These GIFS from David Alexander Slaager, otherwise known as General Dikki, will mess with your eyes (and possibly give you a headache if you don’t quit staring at them). The GIFs use a technique called stereoscopy. Stereoscopic images create the illusion of depth by presenting two images that are very slightly different from each other. Each image is presented to each eye and the brain combines the two images to create a single image that seems three dimensional. Slaagers GIFs quickly alternate between these two images nearly creating the same three dimensional effect.
It seems Los Angeles has finally decided to warm up to us and the heat is slowly but surely attacking our foggy lovable city. I was trying to find something to post here that would welcome the heat wave back in LA after months of rain and freezing cold nights. Although this commercial is obviously targeting the concept of using natural gas in “winter”, I feel like if I could describe the heat in LA right now, would be a wool covered house.
The commercial is made by Lovo Films, a company that operates in Europe. They are known for making great commercials for companies like Belgacom, Coca-Cola, Telenet, Yamaha, TDK, Mio, McDonald’s, Gordon Beer, Center Parcs, Renault and Seat. They also have a “making of video” of this awesome commercial.
Now get ready to welcome the heat of Los Angeles with open arms~! HA!
The artwork of Jillian Salik offers up understated surprises. Her new exhibit DUEL TINT features frames, window dressing, and other wall fixtures adorned with baroque ornamentation. However, the typically gilded and gaudy colors that typically accompany such adornments, the reflections and windows that should fit in such frames were no where to be seen. Salik only offers the bare structure of the frames and ornamentation. Also, Salik makes an interesting choice of material: cardboard. She contrasts high-society trimmings and embellishments with a decidedly “low” material and digital production processes.
Art Dubai Opens today but I had a chance to sneak in yesterday and take some shots before the masses stormed the fair. As a result I don’t have the names of all the artists/galleries but there’s still some good eye candy.
Gabrielle Bakker is hands-down one of the most skilled painters working today. Formally trained at Yale University, Bakker has the ability to not just reference the great masters of the 19th and 20th Centuries, but also reinterpret their visions through her own unique filter of execution — all while hiding subliminal messages and symbols into each and every painting she creates. You don’t have to look closely at Gabrielle’s paintings, but you’ll want to, since Gabrielle is herself a master of not only skill, but subtext.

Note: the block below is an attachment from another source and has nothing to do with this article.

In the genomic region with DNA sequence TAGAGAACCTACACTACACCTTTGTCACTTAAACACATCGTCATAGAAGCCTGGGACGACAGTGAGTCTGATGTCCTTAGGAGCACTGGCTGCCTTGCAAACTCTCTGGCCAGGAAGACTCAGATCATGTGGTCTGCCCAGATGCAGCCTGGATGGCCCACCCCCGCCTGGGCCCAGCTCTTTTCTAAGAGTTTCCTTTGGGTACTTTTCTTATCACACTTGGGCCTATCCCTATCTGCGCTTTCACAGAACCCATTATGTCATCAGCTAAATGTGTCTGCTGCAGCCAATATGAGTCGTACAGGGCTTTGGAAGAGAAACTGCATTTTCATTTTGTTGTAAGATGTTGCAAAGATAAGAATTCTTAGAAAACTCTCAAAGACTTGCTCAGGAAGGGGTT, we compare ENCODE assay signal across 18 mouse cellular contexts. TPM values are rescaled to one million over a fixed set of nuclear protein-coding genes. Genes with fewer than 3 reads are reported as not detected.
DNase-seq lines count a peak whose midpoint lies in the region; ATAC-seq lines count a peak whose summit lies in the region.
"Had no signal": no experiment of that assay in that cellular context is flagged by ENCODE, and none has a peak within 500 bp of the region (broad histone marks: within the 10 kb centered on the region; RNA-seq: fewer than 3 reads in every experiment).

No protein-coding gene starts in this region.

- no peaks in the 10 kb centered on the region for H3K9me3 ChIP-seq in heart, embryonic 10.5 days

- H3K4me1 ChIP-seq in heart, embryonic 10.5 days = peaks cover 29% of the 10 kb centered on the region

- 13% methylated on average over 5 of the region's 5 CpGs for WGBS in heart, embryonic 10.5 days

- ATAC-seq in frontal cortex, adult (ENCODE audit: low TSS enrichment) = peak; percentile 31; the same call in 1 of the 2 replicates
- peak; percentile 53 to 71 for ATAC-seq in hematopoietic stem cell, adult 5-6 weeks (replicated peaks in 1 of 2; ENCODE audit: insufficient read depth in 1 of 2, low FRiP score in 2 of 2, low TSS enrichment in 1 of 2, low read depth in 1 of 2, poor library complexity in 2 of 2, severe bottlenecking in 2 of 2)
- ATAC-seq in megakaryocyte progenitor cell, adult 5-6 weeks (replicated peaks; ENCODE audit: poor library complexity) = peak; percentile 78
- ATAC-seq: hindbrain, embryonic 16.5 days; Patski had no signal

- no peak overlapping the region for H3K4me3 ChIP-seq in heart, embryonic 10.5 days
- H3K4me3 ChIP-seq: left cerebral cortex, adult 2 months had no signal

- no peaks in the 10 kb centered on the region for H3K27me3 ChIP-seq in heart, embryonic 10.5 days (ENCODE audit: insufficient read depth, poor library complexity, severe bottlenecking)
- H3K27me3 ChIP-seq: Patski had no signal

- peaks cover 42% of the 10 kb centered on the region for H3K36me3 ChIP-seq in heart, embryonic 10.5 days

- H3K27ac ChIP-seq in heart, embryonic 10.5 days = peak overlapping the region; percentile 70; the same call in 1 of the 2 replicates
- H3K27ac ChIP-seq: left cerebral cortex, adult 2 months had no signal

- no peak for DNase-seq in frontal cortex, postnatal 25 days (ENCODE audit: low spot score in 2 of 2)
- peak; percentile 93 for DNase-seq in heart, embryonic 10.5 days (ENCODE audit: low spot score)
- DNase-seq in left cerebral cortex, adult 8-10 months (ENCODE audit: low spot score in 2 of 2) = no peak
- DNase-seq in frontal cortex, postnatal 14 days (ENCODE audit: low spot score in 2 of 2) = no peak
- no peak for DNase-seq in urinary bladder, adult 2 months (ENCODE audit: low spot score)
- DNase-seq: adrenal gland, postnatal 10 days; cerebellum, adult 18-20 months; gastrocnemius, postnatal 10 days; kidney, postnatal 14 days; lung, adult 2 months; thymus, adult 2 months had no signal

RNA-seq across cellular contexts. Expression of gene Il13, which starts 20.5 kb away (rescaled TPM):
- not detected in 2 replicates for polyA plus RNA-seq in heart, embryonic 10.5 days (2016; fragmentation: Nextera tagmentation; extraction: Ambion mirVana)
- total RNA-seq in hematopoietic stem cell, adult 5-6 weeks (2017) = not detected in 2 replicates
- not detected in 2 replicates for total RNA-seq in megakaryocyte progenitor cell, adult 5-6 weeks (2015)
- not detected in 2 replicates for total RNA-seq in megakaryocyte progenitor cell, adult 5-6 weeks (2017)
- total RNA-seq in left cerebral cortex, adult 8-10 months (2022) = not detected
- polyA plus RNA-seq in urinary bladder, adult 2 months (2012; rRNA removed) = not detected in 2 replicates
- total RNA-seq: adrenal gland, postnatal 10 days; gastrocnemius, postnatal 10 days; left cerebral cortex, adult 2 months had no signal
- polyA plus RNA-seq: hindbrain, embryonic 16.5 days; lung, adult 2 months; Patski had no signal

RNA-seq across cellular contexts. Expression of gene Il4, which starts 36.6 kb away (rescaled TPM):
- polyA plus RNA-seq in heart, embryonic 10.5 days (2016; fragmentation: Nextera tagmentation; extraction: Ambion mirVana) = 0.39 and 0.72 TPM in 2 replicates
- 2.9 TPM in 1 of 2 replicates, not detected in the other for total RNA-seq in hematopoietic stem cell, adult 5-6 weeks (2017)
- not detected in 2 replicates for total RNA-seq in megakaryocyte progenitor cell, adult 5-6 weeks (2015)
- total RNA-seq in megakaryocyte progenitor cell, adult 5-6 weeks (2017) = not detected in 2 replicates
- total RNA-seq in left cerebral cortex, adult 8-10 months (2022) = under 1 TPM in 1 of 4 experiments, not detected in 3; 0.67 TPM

So this week I’m looking around to buy a new mattress, and it got me thinking about these pieces I saw a little while back by Canadian Brian Hunter. The images he renders fit the tone of the paintings so well, and I don’t think I’ve ever seen materials better suited for their subject matter. It’s always exciting when I encounter something I’ve never seen before that seems so completely obvious. The sleeping bag idea is simply genius!
What happened to this house? Nicholas Calcott documents personal artifacts and the relationships we might develop with them as a means to remember the owners…
Shawn Smith’s sculptures investigate the slippery intersection between the digital world and reality. Specifically Shawn is interested in how we experience nature through technology. When we see images of nature on TV or on a computer screen, we feel that we are seeing nature but we are really only seeing patterns of pixilated light.
For the past few years, Smith has been creating a series of “Re-things.” These whimsical sculptures represent pixilated animals and objects of nature. Finding images of his subjects online, he creates three-dimensional sculptural representations of these two-dimensional images. By building his “Re-things” pixel by pixel Shawn hopes to understand how each pixel plays a crucial role in the identity of an object. Through the process of pixilation, color is distilled, some bits of information are lost, and the form is abstracted. Making the intangible tangible, Smith views his building process as an experiment in alchemy, using man-made composite and recycled materials to represent natural forms.